Titanium nitride is a conductive electrode material with many advantages. It has a high chemical and mechanical stability, good conductivity, and biocompatibility, as well as a large potential window (Weiland et al., 2002; Cogan, 2008). For in vitro electrophysiology, this material provides good results, and MEAs with TiN electrodes can be reused several times. In vivo TiN electrodes have been used as stimulation electrodes of the subretinal implant Alpha IMS with time to failure of 14.6 months (Daschner et al., 2018). We suggest that for in vivo application, for long-term cell cultures application or for combined optical stimulation and electrical recordings (Kozai and Vazquez, 2015), additional protective layers made of ALD oxides may be used.

We discuss several approaches to improve capacitive electrodes. The large influence of parasitic capacitances on small electrodes represents an obstacle for passive MEAs (Figures 4B,C) but apparently not for CMOS-based MEAs (Figure 5). A possible solution would be to effectively increase the surface area of the electrodes by changing the specific topography without increasing their actual space requirement on the MEA. Approaches to produce three-dimensional structured electrodes and substrates already exist (Heuschkel et al., 2002), but have not been combined with ALD insulation. Optimization of the ALD oxide itself could contribute to an improvement of the capacitive electrode system. For example, the choice of another ALD precursor for TiO2 deposition could positively influence the leakage current behavior of the oxide layer. Here, we used TTIP in combination with O2 plasma, but higher permittivity for layers of TiCl4 precursor with H2O as the second reaction gas (Aarik et al., 2012) has been reported. Adequate doping of TiO2 with aluminum could decrease the leakage current, although the permittivity of the oxide is reduced (Aarik et al., 2012). An O2 plasma pretreatment of the base electrode could positively influence the layer growth by reducing impurities and improving the stoichiometric oxygen ratio at the electrode surface, which would result in a reduction in leakage currents. A final annealing of the oxide layer at 300°C could also reduce leakage current (Fröhlich et al., 2011; Hudec et al., 2011) but may interfere with the goal of low-temperature processing. A reduced shunt capacitance (impedance) of the conducting traces seems indispensable for passive MEAs. This may be achieved by shorter conducting traces and by smaller culture chambers.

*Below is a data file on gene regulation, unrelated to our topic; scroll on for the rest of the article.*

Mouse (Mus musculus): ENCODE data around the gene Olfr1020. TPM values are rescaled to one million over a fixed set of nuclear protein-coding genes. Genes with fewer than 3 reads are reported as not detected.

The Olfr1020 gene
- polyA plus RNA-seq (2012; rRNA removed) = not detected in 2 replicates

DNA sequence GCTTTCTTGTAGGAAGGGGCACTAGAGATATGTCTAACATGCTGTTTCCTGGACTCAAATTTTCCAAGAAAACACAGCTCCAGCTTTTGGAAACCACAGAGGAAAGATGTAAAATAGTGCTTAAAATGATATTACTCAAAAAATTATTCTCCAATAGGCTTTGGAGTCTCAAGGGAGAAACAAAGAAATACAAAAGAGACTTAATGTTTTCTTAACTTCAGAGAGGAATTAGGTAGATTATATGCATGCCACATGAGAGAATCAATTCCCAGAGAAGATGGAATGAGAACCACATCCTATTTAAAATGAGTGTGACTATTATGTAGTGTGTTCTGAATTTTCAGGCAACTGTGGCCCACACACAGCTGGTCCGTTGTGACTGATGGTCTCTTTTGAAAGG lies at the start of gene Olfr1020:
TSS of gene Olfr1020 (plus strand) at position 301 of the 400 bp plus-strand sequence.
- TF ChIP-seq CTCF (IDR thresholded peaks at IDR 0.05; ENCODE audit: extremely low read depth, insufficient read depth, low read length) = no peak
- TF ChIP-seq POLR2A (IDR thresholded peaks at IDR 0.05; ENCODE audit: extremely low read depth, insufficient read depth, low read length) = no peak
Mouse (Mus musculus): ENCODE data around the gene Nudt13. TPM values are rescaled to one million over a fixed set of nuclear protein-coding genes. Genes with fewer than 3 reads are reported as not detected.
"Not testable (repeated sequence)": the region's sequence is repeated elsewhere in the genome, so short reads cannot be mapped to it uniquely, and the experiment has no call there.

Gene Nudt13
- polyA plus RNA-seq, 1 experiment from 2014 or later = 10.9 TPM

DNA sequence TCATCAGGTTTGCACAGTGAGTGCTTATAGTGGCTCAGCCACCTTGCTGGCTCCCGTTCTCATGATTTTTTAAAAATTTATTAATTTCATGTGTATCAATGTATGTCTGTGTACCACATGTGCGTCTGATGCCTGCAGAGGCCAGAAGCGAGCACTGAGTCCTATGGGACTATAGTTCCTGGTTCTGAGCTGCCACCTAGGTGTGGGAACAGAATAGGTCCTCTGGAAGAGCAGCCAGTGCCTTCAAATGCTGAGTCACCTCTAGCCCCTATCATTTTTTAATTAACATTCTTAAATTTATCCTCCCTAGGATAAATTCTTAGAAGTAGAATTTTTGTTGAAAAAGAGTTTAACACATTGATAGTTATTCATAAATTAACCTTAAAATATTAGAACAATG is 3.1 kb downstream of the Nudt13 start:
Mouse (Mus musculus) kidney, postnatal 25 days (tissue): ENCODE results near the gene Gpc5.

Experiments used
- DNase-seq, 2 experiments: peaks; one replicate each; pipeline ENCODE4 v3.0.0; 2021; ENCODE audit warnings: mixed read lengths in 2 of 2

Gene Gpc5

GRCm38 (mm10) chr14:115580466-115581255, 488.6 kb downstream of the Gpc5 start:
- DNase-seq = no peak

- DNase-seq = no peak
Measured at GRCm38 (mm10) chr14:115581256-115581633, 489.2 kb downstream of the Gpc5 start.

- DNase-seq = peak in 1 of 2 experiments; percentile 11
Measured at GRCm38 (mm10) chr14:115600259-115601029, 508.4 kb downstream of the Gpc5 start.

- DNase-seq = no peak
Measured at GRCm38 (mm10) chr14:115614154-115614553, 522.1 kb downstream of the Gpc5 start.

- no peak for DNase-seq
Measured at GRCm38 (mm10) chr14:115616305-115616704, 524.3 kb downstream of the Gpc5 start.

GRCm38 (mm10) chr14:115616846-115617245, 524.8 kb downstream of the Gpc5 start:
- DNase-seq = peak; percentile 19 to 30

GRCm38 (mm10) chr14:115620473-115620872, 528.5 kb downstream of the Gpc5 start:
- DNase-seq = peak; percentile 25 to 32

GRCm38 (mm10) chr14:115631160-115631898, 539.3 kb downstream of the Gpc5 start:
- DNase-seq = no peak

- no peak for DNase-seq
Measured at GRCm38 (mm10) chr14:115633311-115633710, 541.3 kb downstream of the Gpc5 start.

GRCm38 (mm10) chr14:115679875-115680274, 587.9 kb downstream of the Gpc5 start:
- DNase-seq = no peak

Although electrode insulation may enable long-term recording, the reduction of electrode capacitance reduces their use for electrical stimulation. The specific capacitance (∼1–2 μF/cm2) of ALD oxides is too low to be used for efficient electrical microstimulation, which is characterized by stimulus pulses between 0.1 and 5 ms and stimulation charge densities ranging between 0.01 and 1 C/cm2 (Cogan et al., 2016; Corna et al., 2018). Electrodes with fractal surface topography and thus higher active area may be coated with ALD oxides and tested in the future.